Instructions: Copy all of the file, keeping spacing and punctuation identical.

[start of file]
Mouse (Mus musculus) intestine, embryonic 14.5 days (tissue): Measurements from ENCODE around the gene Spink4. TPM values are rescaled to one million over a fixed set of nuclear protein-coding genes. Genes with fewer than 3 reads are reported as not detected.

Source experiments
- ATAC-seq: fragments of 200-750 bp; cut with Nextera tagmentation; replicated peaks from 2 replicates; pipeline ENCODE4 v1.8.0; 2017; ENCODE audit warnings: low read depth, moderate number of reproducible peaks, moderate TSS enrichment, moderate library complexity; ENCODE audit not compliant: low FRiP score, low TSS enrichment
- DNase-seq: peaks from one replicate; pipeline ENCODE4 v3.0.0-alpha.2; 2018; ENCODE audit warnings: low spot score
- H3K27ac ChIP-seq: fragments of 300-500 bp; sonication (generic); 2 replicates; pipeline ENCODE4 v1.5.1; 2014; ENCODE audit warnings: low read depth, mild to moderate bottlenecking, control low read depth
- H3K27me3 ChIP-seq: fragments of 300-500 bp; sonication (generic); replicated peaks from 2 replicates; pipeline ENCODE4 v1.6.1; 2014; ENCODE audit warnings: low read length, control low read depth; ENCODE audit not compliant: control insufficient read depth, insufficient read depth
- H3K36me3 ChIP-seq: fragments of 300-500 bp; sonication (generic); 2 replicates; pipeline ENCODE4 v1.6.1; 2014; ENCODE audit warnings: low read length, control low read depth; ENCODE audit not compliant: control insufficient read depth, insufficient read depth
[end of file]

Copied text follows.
Mouse (Mus musculus) intestine, embryonic 14.5 days (tissue): Measurements from ENCODE around the gene Spink4. TPM values are rescaled to one million over a fixed set of nuclear protein-coding genes. Genes with fewer than 3 reads are reported as not detected.

Source experiments
- ATAC-seq: fragments of 200-750 bp; cut with Nextera tagmentation; replicated peaks from 2 replicates; pipeline ENCODE4 v1.8.0; 2017; ENCODE audit warnings: low read depth, moderate number of reproducible peaks, moderate TSS enrichment, moderate library complexity; ENCODE audit not compliant: low FRiP score, low TSS enrichment
- DNase-seq: peaks from one replicate; pipeline ENCODE4 v3.0.0-alpha.2; 2018; ENCODE audit warnings: low spot score
- H3K27ac ChIP-seq: fragments of 300-500 bp; sonication (generic); 2 replicates; pipeline ENCODE4 v1.5.1; 2014; ENCODE audit warnings: low read depth, mild to moderate bottlenecking, control low read depth
- H3K27me3 ChIP-seq: fragments of 300-500 bp; sonication (generic); replicated peaks from 2 replicates; pipeline ENCODE4 v1.6.1; 2014; ENCODE audit warnings: low read length, control low read depth; ENCODE audit not compliant: control insufficient read depth, insufficient read depth
- H3K36me3 ChIP-seq: fragments of 300-500 bp; sonication (generic); 2 replicates; pipeline ENCODE4 v1.6.1; 2014; ENCODE audit warnings: low read length, control low read depth; ENCODE audit not compliant: control insufficient read depth, insufficient read depth